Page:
The Moments After DiagnosisL’s story isn’t unusual. Many patients and family members are in shock after receiving a cancer diagnosis. As these educational explainer videos suggest, in those first moments, it’s important to stay calm. Breast cancer is serious, but the diagnosis itself isn’t an emergency. Nothing has changed, and your situation is not any more urgent after you received the call than it was before. That is why the first video is this series addresses this very issue. Many women have the first impulse to blame themselves for the diagnosis: the food they eat, for instance, or a history of drinking or smoking. This is an understandable reaction — it’s an attempt to regain control over the situation, at any cost — but it’s not reasonable. Many factors contribute to cancer, including environmental factors that you have little to no control over. There’s no one factor that “gave you” cancer, and blaming yourself doesn’t change anything. In these videos, Dr. Love sought out to make one thing very clear – “this is not your fault.” Take this moment to view the very first video in this series. Breast Cancer Research – #101 – Animation from Rip Media Group on Vimeo.
Types of Breast CancerThe educational video series goes on to explain the several kinds of cancer. Some are life-threatening, and some aren’t. Each is different and gets treated differently, so communicating with your doctor and understanding your condition is very important. These videos are intended to simplify a heavy topic and help the viewer gain a better understanding of the diagnosis, types, and treatments for breast cancer. As the videos state, many carcinomas are comparatively limited. They may appear only in the breast’s milk ducts or in the lobules that produce milk. While these are abnormal cells, they aren’t actually cancer and aren’t life-threatening. If these abnormalities begin to appear in the tissue surrounding the ducts or lobules, this is called invasive breast cancer. If these abnormalities leave the breast and appear in other organs, doctors call this stage 4 breast cancer, or metastatic breast cancer. Again, all of these different conditions have different treatment options and different prognoses, so it’s important to communicate with your doctor and do your best to understand your diagnosis. The goal of these videos is to increase awareness and understanding and give you a language to engage in this new conversation. A breast cancer diagnosis is the opening of a new chapter in your life. That can be scary, but you’re not alone. You have the support of your friends, family, doctors, and The Dr. Susan Love Research Foundation. With these people on your team, you’ll make it through. This concludes part 1 of this four-part series. Part 2 will examine metastatic breast cancer. If you’re interested in learning more about breast cancer, or you want to make a donation to the Dr. Susan Love Research Foundation, visit https://www.drsusanloveresearch.org Whatever your story, we’re here to help. Rip Media Group … your story starts here!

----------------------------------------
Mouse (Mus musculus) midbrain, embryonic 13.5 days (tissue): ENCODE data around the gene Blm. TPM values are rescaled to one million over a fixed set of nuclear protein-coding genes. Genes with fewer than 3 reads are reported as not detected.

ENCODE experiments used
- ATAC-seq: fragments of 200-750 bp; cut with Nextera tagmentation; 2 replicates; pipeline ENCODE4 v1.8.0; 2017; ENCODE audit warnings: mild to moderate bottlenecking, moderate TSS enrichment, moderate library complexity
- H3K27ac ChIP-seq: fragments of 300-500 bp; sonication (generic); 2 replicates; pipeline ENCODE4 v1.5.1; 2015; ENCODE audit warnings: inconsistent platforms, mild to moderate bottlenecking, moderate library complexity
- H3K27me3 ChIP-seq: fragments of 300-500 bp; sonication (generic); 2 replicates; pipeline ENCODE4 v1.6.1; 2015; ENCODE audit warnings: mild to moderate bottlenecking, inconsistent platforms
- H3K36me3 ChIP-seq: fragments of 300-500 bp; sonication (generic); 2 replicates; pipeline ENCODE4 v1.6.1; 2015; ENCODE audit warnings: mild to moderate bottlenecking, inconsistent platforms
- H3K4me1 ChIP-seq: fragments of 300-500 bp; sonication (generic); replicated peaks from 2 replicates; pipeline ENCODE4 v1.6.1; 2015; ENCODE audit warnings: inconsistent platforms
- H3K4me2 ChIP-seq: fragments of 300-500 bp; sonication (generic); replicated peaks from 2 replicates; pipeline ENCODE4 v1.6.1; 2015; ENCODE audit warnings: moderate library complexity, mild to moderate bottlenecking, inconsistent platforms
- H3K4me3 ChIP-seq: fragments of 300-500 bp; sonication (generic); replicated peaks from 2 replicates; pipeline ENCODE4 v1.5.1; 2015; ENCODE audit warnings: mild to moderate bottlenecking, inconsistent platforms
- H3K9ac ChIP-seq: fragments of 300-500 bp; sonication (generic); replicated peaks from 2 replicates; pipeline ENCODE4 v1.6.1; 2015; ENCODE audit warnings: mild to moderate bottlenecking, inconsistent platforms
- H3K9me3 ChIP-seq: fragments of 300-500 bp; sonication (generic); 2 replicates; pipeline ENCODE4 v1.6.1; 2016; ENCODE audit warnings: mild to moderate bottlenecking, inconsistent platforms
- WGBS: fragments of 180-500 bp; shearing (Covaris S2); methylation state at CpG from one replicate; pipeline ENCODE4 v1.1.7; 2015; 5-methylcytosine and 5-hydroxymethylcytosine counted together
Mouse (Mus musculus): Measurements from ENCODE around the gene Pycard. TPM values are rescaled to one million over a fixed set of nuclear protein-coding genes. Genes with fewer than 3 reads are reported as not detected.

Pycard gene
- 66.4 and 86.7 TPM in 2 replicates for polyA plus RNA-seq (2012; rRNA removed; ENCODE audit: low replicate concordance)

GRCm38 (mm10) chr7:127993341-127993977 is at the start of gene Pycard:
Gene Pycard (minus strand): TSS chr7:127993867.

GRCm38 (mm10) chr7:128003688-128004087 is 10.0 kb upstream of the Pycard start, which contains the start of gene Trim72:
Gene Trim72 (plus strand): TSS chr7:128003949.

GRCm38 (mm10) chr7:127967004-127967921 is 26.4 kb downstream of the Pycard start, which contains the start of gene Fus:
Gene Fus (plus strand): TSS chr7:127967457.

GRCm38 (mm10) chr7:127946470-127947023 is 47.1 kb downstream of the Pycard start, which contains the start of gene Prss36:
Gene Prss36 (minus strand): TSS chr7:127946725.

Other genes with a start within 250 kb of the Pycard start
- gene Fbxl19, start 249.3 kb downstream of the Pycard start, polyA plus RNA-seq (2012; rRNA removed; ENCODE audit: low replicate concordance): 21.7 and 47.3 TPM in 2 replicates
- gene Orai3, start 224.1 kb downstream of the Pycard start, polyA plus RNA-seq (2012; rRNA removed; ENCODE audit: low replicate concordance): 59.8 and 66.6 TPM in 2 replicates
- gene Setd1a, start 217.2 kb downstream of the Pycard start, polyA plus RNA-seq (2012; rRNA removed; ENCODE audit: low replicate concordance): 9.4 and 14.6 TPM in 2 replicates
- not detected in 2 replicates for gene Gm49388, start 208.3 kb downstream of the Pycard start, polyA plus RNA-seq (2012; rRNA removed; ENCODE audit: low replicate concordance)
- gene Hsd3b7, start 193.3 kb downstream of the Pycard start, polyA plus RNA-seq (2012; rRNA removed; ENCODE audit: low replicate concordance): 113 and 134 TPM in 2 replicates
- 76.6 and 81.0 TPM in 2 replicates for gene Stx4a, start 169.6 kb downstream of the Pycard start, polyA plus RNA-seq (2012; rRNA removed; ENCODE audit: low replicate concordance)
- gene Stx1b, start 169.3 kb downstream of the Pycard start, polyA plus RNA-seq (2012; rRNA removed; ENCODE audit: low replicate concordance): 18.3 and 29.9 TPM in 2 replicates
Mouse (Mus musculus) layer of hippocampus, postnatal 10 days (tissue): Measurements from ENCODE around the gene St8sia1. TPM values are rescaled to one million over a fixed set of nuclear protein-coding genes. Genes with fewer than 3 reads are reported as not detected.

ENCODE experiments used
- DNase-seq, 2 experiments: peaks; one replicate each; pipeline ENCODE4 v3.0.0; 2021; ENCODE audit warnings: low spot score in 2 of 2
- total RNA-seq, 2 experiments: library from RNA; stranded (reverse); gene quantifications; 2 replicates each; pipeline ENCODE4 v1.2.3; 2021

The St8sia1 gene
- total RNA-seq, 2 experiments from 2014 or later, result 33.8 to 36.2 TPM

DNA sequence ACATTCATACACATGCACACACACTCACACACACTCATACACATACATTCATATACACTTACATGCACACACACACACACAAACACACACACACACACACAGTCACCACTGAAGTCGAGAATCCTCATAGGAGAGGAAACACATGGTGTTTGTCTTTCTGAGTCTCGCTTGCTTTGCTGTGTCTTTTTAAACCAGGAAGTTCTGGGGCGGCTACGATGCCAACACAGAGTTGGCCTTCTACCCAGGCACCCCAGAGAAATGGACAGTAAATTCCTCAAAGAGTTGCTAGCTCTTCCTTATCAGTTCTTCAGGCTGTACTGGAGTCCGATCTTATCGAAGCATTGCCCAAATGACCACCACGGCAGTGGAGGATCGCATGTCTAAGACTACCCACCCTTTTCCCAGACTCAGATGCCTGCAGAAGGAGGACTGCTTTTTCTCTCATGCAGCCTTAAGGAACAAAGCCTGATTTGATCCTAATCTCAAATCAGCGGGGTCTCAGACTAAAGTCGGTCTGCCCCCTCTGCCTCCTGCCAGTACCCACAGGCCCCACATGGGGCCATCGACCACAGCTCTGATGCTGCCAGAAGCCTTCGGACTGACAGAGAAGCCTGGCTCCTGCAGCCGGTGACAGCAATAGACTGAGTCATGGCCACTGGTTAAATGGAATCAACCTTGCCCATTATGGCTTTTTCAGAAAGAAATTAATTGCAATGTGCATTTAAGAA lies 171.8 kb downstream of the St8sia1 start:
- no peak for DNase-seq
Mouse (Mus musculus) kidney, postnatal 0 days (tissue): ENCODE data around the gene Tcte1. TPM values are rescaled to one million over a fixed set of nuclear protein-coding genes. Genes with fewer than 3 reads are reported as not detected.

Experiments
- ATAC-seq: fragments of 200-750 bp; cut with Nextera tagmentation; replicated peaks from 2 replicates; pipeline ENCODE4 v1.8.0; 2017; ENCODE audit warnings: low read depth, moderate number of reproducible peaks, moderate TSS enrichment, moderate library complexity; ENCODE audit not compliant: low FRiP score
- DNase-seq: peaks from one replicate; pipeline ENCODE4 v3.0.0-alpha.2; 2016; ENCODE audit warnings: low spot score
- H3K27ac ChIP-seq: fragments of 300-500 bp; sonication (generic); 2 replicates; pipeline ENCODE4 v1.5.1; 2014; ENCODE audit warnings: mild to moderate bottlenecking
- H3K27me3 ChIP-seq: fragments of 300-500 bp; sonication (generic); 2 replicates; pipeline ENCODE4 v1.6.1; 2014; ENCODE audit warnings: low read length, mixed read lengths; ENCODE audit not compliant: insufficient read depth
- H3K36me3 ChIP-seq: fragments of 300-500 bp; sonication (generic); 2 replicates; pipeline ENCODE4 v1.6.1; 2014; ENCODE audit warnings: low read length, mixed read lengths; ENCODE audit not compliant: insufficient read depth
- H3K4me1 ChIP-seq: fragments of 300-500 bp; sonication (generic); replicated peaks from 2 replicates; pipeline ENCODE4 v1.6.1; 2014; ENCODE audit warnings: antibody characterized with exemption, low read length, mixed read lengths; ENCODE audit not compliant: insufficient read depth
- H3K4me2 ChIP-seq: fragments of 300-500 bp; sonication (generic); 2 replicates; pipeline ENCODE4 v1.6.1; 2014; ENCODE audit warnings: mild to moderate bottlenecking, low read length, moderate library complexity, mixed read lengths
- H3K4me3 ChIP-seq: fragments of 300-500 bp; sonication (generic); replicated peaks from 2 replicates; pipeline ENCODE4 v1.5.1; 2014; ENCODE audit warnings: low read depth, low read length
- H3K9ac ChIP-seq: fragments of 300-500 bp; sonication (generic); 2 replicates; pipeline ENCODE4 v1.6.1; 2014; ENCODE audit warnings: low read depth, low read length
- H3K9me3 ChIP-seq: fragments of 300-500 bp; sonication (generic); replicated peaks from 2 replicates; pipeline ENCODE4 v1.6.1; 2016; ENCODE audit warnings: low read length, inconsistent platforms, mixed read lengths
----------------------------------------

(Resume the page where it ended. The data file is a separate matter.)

Series 5 – Cancer Research and Clinical Trials #505
Series 5 – Cancer Research and Clinical Trials #504
Series 5 – Cancer Research and Clinical Trials #503
Series 5 – Cancer Research and Clinical Trials #502
Series 5 – Cancer Research and Clinical Trials #501
Series 4 – Types of Breast Cancer #405
Series 4 – Types of Breast Cancer #404
Series 4 – Types of Breast Cancer #403
Series 4 – Types of Breast Cancer #402
Series 4 – Types of Breast Cancer #401
Series 3 – Immunology and Cancer #302
Series 3 – Immunology and Cancer #301
Series 2 – Understanding Metastatic Disease #205
Series 2 – Understanding Metastatic Disease #204
Series 2 – Understanding Metastatic Disease #203